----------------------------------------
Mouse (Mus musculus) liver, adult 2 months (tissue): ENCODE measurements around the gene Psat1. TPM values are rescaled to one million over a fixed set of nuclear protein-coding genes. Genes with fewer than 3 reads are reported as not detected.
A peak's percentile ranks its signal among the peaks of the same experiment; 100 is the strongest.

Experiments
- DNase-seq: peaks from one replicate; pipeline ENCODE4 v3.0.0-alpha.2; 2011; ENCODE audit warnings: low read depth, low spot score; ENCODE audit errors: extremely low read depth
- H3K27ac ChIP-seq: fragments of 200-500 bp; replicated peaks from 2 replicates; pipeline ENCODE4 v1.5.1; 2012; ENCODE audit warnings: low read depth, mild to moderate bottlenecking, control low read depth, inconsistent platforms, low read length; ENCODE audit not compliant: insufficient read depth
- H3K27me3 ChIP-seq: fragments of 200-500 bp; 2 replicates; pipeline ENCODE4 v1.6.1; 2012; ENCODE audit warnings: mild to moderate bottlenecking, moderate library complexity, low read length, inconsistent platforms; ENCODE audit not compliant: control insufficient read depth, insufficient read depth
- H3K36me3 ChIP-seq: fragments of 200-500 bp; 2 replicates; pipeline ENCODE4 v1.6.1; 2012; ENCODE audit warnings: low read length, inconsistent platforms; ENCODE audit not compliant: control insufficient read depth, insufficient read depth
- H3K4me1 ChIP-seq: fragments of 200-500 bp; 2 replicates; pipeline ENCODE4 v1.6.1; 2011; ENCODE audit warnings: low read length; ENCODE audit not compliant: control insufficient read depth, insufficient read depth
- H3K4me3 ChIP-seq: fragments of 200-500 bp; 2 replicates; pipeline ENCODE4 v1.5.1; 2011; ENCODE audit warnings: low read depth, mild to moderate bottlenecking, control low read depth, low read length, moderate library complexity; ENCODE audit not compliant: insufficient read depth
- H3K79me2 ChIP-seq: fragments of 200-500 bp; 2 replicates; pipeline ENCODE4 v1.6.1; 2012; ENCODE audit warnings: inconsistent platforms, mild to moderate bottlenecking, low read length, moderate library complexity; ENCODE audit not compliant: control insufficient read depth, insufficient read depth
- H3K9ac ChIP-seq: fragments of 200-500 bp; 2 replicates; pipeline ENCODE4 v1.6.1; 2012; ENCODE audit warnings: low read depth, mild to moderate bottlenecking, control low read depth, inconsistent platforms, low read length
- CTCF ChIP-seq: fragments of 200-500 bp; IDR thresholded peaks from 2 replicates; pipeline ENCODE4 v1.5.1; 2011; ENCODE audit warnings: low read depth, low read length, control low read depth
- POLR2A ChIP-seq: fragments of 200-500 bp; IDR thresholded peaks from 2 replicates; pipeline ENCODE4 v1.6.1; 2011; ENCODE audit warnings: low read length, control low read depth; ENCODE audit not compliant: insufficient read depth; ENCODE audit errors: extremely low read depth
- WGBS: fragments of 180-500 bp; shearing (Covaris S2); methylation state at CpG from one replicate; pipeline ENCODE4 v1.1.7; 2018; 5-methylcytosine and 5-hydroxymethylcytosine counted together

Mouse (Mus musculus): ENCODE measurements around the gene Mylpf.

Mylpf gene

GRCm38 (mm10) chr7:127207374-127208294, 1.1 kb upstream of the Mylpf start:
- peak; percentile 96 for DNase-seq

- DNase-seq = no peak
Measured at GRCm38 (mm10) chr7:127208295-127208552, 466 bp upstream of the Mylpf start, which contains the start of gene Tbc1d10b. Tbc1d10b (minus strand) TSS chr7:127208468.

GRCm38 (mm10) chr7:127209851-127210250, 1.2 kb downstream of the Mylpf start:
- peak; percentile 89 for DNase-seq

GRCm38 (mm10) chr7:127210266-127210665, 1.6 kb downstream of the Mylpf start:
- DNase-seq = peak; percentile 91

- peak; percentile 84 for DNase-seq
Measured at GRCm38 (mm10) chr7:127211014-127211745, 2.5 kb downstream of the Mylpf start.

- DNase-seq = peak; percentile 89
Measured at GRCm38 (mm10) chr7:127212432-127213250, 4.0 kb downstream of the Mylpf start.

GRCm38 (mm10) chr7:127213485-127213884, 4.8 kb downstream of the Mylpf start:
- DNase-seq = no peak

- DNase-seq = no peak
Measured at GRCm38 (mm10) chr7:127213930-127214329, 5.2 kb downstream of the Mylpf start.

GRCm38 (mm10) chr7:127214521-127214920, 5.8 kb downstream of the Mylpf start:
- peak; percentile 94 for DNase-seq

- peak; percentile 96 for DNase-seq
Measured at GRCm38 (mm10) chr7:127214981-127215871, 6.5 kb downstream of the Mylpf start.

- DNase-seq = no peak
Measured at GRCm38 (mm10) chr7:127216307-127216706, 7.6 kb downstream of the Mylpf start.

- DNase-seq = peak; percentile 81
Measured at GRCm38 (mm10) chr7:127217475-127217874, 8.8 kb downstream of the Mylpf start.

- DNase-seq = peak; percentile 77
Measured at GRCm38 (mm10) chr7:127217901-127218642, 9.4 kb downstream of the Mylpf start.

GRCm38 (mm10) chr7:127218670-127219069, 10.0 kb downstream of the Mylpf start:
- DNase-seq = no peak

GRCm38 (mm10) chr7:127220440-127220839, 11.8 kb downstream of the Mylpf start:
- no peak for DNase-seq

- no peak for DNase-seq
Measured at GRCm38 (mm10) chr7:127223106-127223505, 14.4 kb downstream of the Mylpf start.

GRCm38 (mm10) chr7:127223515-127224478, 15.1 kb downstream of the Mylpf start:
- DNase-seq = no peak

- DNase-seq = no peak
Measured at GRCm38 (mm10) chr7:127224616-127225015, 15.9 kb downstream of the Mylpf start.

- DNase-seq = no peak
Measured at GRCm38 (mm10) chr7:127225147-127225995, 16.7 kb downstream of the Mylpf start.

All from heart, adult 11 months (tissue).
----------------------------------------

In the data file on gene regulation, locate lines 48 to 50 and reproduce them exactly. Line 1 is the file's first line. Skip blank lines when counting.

Measured at GRCm38 (mm10) chr7:127223106-127223505, 14.4 kb downstream of the Mylpf start.

GRCm38 (mm10) chr7:127223515-127224478, 15.1 kb downstream of the Mylpf start:
- DNase-seq = no peak